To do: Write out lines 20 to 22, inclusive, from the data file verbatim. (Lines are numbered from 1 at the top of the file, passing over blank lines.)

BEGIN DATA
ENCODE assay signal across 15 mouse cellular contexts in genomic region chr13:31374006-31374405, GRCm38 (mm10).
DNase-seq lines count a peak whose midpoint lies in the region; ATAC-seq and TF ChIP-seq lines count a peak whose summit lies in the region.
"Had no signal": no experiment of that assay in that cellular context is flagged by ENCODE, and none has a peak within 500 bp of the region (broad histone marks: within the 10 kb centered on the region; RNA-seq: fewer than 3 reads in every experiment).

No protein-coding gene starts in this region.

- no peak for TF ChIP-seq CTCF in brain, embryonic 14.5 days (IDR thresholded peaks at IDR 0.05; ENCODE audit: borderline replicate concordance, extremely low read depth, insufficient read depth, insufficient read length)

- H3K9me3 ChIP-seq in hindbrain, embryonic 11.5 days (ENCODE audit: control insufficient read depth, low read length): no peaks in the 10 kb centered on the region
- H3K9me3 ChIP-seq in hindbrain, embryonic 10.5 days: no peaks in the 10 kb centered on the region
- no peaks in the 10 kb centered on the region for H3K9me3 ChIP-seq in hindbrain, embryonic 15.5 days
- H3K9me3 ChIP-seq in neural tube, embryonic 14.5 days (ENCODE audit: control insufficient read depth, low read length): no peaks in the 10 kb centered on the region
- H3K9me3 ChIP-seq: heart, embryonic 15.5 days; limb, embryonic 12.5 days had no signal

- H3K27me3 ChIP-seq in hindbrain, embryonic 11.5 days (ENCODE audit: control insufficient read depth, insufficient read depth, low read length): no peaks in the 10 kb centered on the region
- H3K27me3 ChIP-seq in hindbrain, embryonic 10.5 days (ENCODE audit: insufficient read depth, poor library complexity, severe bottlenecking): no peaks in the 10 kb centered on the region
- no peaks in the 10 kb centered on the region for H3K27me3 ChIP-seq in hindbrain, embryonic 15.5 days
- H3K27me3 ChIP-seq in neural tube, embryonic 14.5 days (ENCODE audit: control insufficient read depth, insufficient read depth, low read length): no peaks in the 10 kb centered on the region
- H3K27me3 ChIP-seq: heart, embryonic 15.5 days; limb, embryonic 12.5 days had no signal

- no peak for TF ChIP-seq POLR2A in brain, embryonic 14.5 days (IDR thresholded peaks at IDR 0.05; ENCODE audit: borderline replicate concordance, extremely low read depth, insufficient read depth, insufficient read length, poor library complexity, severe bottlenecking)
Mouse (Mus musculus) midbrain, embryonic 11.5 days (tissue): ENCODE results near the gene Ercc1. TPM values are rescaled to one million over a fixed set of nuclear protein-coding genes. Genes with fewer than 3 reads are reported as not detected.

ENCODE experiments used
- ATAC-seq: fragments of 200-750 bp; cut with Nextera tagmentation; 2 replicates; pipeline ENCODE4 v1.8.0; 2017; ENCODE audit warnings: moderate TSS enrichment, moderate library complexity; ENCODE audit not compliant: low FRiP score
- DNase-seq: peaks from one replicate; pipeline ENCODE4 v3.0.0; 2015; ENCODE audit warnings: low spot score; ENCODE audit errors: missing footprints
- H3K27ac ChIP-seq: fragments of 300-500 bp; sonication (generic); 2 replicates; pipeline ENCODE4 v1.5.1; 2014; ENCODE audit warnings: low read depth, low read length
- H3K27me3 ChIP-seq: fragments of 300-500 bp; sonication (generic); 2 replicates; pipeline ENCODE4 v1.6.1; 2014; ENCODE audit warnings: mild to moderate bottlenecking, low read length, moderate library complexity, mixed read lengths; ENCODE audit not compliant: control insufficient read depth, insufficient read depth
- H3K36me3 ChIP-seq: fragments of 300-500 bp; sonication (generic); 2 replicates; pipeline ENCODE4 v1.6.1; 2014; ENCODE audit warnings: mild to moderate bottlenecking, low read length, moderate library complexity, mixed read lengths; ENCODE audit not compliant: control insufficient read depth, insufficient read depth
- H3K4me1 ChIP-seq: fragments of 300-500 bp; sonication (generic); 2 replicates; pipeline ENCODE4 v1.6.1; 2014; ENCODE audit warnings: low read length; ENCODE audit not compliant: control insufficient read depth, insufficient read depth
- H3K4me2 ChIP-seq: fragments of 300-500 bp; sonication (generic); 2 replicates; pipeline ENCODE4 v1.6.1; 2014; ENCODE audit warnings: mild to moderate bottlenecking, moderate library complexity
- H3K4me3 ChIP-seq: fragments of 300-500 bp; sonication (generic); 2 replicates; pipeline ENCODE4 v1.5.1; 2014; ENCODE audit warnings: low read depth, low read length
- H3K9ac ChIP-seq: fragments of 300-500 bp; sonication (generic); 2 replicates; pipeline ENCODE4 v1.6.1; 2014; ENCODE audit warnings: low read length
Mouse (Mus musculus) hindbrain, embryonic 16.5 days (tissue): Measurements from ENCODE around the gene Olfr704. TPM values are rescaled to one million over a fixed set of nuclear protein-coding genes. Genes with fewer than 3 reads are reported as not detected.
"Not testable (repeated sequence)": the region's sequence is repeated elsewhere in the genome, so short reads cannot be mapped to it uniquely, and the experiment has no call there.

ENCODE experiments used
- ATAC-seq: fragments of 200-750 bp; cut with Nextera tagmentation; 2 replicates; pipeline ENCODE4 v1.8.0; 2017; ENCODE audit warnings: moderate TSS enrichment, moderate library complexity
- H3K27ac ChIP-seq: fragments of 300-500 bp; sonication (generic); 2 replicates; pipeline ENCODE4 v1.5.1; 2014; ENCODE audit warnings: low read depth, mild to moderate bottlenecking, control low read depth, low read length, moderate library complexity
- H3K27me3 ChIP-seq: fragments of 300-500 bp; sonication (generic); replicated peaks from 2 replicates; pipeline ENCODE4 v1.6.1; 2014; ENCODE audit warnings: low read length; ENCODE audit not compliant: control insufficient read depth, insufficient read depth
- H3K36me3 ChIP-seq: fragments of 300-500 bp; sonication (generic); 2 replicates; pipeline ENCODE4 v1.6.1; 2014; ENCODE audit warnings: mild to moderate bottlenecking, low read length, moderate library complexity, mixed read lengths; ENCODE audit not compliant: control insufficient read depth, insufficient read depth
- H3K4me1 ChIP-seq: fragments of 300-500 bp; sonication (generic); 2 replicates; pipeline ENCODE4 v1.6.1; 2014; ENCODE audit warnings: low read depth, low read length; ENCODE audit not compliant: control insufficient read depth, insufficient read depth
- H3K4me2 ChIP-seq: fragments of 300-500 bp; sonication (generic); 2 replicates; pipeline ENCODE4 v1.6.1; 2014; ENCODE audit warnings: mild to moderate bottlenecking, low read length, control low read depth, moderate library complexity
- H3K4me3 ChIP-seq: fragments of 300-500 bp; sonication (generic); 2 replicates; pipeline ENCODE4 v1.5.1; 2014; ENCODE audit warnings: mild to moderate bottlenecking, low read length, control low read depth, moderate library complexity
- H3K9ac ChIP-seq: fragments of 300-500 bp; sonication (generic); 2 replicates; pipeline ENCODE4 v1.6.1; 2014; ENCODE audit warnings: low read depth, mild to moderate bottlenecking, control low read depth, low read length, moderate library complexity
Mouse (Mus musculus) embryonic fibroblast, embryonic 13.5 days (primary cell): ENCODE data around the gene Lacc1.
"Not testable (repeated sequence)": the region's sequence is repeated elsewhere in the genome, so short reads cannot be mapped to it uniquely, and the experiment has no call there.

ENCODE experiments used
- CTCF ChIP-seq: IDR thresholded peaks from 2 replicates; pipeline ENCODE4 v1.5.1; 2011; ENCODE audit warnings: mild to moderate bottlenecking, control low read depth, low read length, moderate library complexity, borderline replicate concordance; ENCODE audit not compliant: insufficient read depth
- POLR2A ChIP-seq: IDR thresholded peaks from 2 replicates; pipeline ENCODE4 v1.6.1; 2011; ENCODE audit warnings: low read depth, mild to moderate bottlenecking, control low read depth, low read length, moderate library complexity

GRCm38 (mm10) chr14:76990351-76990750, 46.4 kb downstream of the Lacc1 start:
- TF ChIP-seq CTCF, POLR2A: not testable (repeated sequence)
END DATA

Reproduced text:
- DNase-seq: peaks from one replicate; pipeline ENCODE4 v3.0.0; 2015; ENCODE audit warnings: low spot score; ENCODE audit errors: missing footprints
- H3K27ac ChIP-seq: fragments of 300-500 bp; sonication (generic); 2 replicates; pipeline ENCODE4 v1.5.1; 2014; ENCODE audit warnings: low read depth, low read length
- H3K27me3 ChIP-seq: fragments of 300-500 bp; sonication (generic); 2 replicates; pipeline ENCODE4 v1.6.1; 2014; ENCODE audit warnings: mild to moderate bottlenecking, low read length, moderate library complexity, mixed read lengths; ENCODE audit not compliant: control insufficient read depth, insufficient read depth